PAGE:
Nine eleven came as a thunder bolt. I confronted acute challenges on one side but also saw great opportunities on the other. I decided on the route of opportunities. I had to absorb external pressure and mould domestic opinion towards my decision. It was a tough decision to side with the US and the Coalition to fight terrorism. Domestic opinion was divided but I saw that the vast majority of moderates were behind me, while the religious extremists got violently against. We surmounted domestic pressures with courage and perseverance. While the economy kept moving forward (with additional external assistance) the schism between the minority of extremists and vast majority moderates kept increasing. The Nation was faced with the challenges of sectarian and religious terrorism. We acquitted ourselves well and continue to do so. Our fight against Al Qaeda in our cities and mountains is leading towards success. Today we face the uphill task of bringing about a societal renaissance by ridding Pakistan of the dominance of an extremist, minority and establishing the unequivocal authority of the silent, dormant, vast moderate majority.
Ironical as it may sound I am a strong believer in democracy — albeit in the real essence of democracy and not the superficial facade of merely an elected Government. Political restructuring was one of the four areas of focus fixed right in the beginning. We examined why democracy remained dysfunctional in Pakistan and addressed the core malaise. We empowered the people of Pakistan at the grass roots, we empowered the women of Pakistan, we empowered the minorities and also introduced institutional checks and balances. The media was removed from its shackles. Complete freedom of speech and expression was allowed. Multiple private TV channels were allowed for the first time in the history of Pakistan . Elections were held on time in accordance with the Supreme Court verdict and power to govern handed over to a civil elected Government. Seeds of a sustainable true democracy have been laid. It is now to be consolidated.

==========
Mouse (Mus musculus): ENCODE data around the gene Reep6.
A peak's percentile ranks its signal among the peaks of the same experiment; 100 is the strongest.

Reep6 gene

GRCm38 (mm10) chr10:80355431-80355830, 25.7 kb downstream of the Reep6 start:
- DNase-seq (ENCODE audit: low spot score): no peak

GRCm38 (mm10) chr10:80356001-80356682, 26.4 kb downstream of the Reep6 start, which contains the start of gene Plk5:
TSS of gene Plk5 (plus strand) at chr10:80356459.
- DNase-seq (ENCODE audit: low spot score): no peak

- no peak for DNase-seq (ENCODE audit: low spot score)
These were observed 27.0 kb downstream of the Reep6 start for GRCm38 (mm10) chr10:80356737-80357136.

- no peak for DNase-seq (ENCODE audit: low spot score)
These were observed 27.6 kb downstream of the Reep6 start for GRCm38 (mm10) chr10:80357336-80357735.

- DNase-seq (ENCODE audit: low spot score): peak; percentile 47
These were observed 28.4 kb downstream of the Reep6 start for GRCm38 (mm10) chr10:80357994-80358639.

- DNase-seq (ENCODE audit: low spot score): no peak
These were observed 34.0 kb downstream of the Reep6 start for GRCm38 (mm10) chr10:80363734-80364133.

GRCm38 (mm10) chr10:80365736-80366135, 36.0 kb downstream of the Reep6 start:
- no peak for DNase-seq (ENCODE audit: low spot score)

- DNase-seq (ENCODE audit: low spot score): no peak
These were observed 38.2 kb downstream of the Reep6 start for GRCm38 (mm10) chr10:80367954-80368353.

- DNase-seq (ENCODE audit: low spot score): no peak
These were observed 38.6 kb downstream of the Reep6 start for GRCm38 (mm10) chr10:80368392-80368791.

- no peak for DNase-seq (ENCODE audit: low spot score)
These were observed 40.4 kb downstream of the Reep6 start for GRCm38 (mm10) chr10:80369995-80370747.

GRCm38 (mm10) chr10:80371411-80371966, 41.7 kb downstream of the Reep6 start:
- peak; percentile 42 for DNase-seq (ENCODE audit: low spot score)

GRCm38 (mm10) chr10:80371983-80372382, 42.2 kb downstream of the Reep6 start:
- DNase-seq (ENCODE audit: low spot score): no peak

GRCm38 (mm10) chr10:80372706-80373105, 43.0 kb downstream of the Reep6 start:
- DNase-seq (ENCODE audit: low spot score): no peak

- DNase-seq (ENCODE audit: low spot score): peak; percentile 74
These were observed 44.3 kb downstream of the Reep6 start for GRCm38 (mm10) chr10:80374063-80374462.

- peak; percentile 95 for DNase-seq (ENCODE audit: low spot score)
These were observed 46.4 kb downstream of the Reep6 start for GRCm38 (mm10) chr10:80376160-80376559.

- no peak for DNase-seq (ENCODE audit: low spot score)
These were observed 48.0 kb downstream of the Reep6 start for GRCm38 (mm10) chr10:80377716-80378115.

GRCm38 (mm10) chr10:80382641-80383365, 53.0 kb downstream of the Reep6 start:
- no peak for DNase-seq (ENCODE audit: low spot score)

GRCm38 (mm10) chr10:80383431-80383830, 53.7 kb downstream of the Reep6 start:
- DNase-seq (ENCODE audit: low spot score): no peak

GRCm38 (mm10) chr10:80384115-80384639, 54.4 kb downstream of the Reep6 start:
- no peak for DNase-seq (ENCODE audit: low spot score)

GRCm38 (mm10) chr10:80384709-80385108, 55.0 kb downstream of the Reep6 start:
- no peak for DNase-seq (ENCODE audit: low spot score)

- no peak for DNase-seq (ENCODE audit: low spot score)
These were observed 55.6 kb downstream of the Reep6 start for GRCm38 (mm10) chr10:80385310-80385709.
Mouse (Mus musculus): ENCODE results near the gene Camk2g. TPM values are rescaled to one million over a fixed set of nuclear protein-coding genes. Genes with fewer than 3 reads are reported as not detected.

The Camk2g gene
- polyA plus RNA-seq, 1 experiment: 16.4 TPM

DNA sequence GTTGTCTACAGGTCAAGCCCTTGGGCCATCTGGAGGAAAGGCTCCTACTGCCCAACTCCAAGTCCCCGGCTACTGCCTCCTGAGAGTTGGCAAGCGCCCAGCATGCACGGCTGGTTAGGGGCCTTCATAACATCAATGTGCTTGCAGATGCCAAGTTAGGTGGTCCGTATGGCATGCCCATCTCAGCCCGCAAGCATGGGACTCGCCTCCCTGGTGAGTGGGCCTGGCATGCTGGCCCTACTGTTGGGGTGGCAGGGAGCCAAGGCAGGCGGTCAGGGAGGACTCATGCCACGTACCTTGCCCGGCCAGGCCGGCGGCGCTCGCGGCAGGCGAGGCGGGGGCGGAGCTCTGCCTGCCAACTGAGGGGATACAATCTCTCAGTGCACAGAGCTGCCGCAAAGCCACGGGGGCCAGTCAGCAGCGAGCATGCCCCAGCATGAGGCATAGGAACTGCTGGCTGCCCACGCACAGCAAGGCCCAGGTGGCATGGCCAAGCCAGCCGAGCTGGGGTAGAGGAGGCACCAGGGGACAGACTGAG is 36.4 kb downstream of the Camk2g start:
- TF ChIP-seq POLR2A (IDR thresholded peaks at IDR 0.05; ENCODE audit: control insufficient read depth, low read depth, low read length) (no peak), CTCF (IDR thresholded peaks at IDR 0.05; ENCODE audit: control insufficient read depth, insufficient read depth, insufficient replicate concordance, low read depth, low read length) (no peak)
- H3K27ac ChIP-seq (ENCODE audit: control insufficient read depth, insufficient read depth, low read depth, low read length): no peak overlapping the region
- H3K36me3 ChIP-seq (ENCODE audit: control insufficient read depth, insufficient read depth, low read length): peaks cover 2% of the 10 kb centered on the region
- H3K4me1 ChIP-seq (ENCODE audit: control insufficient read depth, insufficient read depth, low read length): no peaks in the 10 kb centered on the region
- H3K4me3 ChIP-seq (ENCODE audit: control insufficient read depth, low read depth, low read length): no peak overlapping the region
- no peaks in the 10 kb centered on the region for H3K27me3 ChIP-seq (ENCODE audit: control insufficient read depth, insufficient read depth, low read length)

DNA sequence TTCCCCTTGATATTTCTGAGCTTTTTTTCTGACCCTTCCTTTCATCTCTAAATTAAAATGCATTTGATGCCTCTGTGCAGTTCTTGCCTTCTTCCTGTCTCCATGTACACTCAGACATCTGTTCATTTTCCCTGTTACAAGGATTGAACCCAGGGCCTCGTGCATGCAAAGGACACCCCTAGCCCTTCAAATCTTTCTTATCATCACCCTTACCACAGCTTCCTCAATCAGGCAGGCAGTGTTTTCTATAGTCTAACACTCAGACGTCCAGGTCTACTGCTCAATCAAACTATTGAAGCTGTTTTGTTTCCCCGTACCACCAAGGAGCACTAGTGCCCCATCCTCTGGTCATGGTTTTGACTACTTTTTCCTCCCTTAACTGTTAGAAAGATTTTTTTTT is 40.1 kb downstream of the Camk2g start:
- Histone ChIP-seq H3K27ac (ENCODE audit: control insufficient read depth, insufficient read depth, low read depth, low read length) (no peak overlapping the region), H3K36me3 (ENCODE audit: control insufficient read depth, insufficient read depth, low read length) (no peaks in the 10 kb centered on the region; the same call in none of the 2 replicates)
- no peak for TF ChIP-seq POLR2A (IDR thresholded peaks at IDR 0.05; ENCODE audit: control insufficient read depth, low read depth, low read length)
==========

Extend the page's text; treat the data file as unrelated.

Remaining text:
As I said there has never been a dull moment in my life. While all this multi-directional nation restructuring was going on, I was confronted with perhaps one of my biggest challenge. The international accusation of Pakistan being a nuclear proliferator. All fingers pointed towards the Nation’s Scientist hero, Dr. AQ Khan. The Nation loved him but the world saw in him a rogue to be punished. I found myself between the devil and the deep sea. I maneuvered a decision and tried to sell it internationally and domestically with fingers crossed. I succeeded in easing the pressure on Pakistan and moulding domestic public opinion in favour of my action.
While the domestic environment was as it was and the US Coalition forces were battling Al Qaeda/Taliban in the Afghan countryside, four serious accusations were hurled at Pakistan:
a. All the terrorist activity in Afghanistan had its base in Pakistan
b. All the freedom struggle in Indian Held Kashmir was Cross Border Terrorism from Pakistan
c. All nuclear proliferation in the world had its source in Pakistan
d. Pakistan is an intolerant militant extremist society
I had to battle against these accusations single handedly to cool international temperatures against Pakistan . I have succeeded considerably but not sufficiently to project the reality of Pakistan as a progressive, moderate Islamic State.
Within this whole turmoil and upheaval my person came under threat from terrorists. A powerful car bomb located critically on my travel route in Karachi to explode into my car failed to activate. A most powerful, remotely controlled bomb ripped a bridge apart just a few seconds after my motorcade crossed it. Finally, two suicide bombers attacked my motorcade one after the other within a distance of 200 yards. I escaped unhurt. Luck was on my side. I celebrated my escape by attending a marriage celebration in the evening.